Half a ban?

May 9, 2021

The TLP contests by-elections and performs well – despite getting banned for violent protests and jeopardising public order. The government must reflect on the impression this creates

The federal government’s recent proscribing of Tehreek-i-Labbaik Pakistan (TLP), a religio-political party with a radical extremist agenda, coincided with the by-election for a National Assembly seat in Karachi and what came to the fore was the sheer weakness of the government in implementing this ban.

Last month, the Interior Ministry announced a ban on the TLP after the group held violent protests and blocked main roads to protest against the arrest of its party chief Saad Hussain Rizvi, son of the firebrand cleric, the late Khadim Hussain Rizvi, who founded the known for exploiting the blasphemy law and sensitivities around it.

The government, which earlier entered an agreement with the TLP to take its demand to remove the French mission from Pakistan over the issue of caricatures of the Holy Prophet (peace be upon him) to parliament, later arrested the party chief in an apparent attempt to crush the protest campaign. The TLP had plans to hold a nationwide march and stage a sit-in in the capital city. The federal government banned the TLP under the Anti-Terrorism Act 1999.

The TLP has filed a review petition against this ban. The hearing is expected in coming days after the formation of a committee to hear the case. At the same time, shockingly, the TLP has contested the NA-249 Karachi by-election. The TLP secured the third position in this low-turnout by-poll. The TLP secured 11,125 votes as compared to the winning candidate’s 16,156 votes, according to unofficial results. Many consider that the recent conflict with the federal government on a sensitive religious matter created sympathies for the party from the ordinary Sunni Muslim citizens, the majority in the country. However, the result of general elections 2018 on the same seat indicates that the TLP support in this urban constituency of Karachi has remained intact. The TLP was third in the constituency in general election of 2018 as well and had polled nearly 24,000 votes compared to 35,000 votes of the winning candidate - Pakistan Tehreek-i-Insaf’s (PTI) Faisal Vawda. The TLP, had however, showed a dismal performance in the Punjab by-poll in Khsuhab last week where its candidate polled only 5,782 votes as compared the winning candidate’s 73,000 and the runner up’s 63,000 votes, respectively.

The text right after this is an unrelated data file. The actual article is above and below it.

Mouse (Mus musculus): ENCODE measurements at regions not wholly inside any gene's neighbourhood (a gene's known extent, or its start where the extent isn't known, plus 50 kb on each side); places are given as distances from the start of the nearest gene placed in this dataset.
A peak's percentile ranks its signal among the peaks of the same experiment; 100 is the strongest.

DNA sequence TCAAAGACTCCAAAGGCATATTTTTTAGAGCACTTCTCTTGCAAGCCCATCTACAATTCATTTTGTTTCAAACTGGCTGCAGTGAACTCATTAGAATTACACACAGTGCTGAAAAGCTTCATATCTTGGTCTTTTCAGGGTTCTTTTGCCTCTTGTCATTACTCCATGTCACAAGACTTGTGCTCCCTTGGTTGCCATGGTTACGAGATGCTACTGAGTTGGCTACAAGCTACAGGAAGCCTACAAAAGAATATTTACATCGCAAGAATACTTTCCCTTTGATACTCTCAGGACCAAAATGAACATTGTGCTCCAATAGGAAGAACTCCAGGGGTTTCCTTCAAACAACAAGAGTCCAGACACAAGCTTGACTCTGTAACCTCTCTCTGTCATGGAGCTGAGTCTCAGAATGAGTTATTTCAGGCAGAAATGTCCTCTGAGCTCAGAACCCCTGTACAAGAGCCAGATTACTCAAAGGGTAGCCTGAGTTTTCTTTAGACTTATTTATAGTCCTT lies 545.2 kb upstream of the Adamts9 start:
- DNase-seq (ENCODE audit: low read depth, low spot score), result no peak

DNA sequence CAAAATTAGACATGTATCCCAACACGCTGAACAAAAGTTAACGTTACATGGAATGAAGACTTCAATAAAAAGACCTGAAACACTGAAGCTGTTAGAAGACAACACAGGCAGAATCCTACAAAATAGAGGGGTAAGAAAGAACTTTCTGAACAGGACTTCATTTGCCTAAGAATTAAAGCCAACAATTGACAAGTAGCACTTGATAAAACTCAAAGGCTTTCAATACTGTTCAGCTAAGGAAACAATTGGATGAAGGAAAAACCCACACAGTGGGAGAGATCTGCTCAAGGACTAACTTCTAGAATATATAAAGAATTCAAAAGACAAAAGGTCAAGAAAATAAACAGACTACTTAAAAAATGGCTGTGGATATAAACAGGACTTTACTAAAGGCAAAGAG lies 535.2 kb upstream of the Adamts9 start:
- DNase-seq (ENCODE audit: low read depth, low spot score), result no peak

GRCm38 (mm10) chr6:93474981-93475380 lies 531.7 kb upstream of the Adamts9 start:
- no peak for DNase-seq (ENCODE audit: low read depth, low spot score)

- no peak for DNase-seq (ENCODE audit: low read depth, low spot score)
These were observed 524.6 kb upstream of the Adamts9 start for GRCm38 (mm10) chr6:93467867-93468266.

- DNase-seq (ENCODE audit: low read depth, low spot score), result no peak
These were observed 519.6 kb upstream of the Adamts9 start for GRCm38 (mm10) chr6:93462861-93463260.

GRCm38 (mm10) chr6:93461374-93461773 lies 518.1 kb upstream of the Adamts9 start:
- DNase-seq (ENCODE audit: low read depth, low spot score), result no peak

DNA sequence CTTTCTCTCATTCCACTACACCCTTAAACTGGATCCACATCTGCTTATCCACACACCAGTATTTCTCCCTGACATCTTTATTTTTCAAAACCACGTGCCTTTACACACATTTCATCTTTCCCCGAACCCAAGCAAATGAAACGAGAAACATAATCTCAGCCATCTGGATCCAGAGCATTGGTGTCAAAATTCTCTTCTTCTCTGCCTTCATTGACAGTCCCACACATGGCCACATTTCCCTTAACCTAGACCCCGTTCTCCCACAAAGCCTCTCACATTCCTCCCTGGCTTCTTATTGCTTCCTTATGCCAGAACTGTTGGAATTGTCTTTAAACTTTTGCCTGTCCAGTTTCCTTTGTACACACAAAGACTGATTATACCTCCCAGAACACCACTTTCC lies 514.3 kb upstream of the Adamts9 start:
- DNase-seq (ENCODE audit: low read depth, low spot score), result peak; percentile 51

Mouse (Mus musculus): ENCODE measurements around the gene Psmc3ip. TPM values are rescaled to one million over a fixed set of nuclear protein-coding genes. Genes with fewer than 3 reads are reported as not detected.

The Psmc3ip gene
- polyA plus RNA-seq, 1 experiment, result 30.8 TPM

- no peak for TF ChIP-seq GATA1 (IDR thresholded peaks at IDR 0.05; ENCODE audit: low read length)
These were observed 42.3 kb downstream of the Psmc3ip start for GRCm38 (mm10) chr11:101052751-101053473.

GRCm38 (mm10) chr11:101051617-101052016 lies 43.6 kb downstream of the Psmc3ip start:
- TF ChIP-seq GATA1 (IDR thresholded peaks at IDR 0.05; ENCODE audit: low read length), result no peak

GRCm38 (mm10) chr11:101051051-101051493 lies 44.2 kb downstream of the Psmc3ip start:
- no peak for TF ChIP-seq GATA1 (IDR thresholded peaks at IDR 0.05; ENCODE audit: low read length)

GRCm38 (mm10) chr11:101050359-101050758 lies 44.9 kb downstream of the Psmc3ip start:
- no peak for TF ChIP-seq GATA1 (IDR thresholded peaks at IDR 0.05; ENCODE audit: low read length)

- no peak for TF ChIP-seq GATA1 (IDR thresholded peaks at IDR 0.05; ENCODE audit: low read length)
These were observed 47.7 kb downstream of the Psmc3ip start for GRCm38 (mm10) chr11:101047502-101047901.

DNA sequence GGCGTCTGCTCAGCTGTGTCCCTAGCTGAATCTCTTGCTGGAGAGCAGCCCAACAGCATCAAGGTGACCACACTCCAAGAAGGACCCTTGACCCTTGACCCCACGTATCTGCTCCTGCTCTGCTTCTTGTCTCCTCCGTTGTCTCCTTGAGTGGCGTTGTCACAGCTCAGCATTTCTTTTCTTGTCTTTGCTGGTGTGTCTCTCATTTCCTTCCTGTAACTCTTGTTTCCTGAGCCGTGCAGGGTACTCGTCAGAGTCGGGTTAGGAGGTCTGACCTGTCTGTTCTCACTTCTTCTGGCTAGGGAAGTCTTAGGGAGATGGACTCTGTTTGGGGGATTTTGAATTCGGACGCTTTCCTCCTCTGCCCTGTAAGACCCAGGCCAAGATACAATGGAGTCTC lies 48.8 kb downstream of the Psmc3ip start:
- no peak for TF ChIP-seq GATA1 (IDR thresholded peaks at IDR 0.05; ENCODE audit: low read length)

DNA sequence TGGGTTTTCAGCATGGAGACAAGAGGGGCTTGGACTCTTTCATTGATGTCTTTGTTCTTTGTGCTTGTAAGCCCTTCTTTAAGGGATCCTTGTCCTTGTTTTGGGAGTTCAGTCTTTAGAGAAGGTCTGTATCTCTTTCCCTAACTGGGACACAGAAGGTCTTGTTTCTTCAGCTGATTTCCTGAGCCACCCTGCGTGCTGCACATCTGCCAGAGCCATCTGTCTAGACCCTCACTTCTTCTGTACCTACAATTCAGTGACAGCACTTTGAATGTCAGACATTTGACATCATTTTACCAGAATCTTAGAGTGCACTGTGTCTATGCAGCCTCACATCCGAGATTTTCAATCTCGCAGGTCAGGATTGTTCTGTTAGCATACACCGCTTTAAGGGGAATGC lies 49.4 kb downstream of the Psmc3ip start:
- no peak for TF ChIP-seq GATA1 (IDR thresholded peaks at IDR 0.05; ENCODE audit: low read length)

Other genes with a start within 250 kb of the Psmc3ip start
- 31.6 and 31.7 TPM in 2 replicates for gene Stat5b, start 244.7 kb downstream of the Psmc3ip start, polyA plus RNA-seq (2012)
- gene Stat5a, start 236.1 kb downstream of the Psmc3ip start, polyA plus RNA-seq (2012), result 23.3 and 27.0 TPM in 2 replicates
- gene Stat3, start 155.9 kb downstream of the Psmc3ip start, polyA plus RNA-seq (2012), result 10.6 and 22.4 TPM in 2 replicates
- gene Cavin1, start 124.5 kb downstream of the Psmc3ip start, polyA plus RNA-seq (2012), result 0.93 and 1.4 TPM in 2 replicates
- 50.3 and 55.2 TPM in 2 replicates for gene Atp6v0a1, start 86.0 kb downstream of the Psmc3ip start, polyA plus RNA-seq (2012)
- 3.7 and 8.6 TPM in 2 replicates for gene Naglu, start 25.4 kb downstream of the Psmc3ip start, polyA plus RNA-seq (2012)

The notification banning the TLP reads: “the TLP was engaged in terrorism, acted in a manner prejudicial to the peace and security of the country, involved in creating anarchy by intimidating the public, caused grievous bodily harm, hurt and death to the personnel of the law enforcement agencies and innocent bystanders, attacked civilians and officials, created wide-scale hurdles, threatened, abused and promoted hatred, vandalised and ransacked public and government properties, including vehicles, and caused arson, blocked essential health supplies to hospitals, and has used, threatened, coerced, intimidated and overawed the government [and] the public and created sense of fear and insecurity in the society and the public at large.”

However, the government turning an apparent blind eye to the TLP candidates contesting election despite a ban imposed on the party could indicate exercise of potential leniency against the party in the coming days as well. If things continue on this track, it will only work to endorse the impression that the mainstream political parties of the country are unable to tackle the radical religio-political agenda amid fears of losing religious vote bank.

The TLP, in its review appeal, has maintained that “the government throughout acted with deceit, deception and chicanery,” The TLP review request, filed by lawyers Iftikhar Ahmed Malik and Ihsan Ali Arif, states that “the grounds mentioned in the notification for listing their client among banned outfits were quite vague and unfounded beyond the ground realities and against the norms of natural justice”. The appeal says “the party has a right to assemble peacefully on the issues of Namoos-i-Risalat, its charter, Islam, Ummah and ideology of Pakistan,” and “the TLP was loyal to the country and its ideology”. The appeal also claims that “in fact, the public at large supports the ideology of the party.” Pakistan is going through a very critical and sensitive situation. It is our duty to save and secure Pakistan for the bright future of the Ummah,” it reads.


The author is a staff reporter. He can be reached at [email protected]

Half a ban?